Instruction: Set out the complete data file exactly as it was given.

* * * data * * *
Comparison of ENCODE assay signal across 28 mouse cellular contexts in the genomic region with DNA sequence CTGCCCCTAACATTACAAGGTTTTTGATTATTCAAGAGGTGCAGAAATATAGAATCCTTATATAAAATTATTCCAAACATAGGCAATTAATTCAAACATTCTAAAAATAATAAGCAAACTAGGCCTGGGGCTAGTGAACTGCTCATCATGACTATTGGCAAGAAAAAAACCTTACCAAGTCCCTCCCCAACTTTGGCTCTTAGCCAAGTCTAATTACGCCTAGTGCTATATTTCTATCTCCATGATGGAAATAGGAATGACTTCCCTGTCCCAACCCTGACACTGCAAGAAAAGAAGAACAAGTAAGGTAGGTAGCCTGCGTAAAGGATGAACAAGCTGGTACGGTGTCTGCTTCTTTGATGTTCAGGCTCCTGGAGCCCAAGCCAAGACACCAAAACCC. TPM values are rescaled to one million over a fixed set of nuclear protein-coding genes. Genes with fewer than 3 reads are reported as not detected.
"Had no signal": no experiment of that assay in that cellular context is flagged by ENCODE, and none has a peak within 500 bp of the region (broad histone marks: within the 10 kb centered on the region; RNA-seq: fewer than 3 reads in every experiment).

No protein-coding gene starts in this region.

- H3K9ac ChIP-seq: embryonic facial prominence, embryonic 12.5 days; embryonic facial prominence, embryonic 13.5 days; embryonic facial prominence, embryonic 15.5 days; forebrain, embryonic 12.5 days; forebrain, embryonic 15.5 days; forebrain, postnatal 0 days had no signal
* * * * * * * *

Comparison of ENCODE assay signal across 28 mouse cellular contexts in the genomic region with DNA sequence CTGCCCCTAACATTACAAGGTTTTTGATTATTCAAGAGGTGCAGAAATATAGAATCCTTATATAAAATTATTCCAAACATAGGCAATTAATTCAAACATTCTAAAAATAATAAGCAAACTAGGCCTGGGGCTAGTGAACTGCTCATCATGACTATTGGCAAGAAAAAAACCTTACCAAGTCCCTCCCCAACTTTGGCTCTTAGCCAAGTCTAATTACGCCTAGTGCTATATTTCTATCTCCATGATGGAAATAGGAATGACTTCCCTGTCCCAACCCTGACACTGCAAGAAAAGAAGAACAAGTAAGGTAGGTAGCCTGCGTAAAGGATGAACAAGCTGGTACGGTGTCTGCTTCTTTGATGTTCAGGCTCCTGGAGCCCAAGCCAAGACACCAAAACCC. TPM values are rescaled to one million over a fixed set of nuclear protein-coding genes. Genes with fewer than 3 reads are reported as not detected.
"Had no signal": no experiment of that assay in that cellular context is flagged by ENCODE, and none has a peak within 500 bp of the region (broad histone marks: within the 10 kb centered on the region; RNA-seq: fewer than 3 reads in every experiment).

No protein-coding gene starts in this region.

- H3K9ac ChIP-seq: embryonic facial prominence, embryonic 12.5 days; embryonic facial prominence, embryonic 13.5 days; embryonic facial prominence, embryonic 15.5 days; forebrain, embryonic 12.5 days; forebrain, embryonic 15.5 days; forebrain, postnatal 0 days had no signal